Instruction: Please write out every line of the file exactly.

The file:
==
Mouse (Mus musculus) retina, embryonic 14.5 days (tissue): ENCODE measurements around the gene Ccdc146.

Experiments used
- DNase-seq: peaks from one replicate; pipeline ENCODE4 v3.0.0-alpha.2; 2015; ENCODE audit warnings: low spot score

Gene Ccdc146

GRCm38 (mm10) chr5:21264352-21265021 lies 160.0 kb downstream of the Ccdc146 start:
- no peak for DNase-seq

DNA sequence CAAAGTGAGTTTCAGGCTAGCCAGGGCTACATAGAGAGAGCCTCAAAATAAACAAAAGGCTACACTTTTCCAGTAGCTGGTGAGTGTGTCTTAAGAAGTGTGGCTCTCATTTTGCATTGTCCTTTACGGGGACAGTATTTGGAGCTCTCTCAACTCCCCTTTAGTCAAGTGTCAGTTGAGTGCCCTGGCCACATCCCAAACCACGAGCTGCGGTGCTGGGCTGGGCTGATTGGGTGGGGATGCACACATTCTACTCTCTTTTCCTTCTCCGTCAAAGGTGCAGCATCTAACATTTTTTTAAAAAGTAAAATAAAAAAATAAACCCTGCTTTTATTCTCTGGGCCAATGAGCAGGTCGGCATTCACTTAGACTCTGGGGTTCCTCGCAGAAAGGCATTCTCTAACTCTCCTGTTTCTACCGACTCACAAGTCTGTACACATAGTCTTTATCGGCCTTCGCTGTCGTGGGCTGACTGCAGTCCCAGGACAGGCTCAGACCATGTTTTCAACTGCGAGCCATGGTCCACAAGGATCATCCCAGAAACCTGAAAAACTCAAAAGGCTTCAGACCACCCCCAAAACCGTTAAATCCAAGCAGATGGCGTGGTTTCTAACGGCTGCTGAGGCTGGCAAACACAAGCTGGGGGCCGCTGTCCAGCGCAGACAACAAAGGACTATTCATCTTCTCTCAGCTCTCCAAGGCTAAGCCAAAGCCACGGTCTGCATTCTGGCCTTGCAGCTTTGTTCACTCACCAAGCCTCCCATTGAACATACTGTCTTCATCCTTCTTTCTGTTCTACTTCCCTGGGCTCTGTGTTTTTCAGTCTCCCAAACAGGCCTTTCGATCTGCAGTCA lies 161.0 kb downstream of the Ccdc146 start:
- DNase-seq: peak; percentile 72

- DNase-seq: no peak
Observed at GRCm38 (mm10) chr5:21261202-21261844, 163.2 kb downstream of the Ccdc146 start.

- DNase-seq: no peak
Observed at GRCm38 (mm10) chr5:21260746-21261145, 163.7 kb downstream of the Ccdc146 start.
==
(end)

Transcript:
Mouse (Mus musculus) retina, embryonic 14.5 days (tissue): ENCODE measurements around the gene Ccdc146.

Experiments used
- DNase-seq: peaks from one replicate; pipeline ENCODE4 v3.0.0-alpha.2; 2015; ENCODE audit warnings: low spot score

Gene Ccdc146

GRCm38 (mm10) chr5:21264352-21265021 lies 160.0 kb downstream of the Ccdc146 start:
- no peak for DNase-seq

DNA sequence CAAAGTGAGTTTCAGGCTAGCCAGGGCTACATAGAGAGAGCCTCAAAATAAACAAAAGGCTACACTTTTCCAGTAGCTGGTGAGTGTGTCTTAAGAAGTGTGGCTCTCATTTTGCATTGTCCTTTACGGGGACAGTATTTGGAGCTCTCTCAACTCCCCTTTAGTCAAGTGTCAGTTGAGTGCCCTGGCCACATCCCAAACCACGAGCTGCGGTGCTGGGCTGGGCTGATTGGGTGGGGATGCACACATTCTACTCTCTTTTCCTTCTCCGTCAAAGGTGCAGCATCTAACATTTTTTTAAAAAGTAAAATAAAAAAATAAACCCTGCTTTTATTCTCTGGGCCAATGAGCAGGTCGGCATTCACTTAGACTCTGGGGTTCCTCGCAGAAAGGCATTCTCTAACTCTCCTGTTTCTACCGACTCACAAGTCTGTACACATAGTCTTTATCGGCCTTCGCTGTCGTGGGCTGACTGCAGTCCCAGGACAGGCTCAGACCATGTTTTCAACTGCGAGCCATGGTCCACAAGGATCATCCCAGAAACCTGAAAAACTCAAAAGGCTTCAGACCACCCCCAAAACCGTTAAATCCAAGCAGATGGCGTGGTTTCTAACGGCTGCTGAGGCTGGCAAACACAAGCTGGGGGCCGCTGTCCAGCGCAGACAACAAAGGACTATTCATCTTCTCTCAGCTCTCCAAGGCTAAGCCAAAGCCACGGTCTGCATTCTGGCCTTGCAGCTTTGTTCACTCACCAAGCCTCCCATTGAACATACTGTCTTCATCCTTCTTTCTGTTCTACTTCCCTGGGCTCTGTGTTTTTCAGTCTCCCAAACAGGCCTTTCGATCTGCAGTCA lies 161.0 kb downstream of the Ccdc146 start:
- DNase-seq: peak; percentile 72

- DNase-seq: no peak
Observed at GRCm38 (mm10) chr5:21261202-21261844, 163.2 kb downstream of the Ccdc146 start.

- DNase-seq: no peak
Observed at GRCm38 (mm10) chr5:21260746-21261145, 163.7 kb downstream of the Ccdc146 start.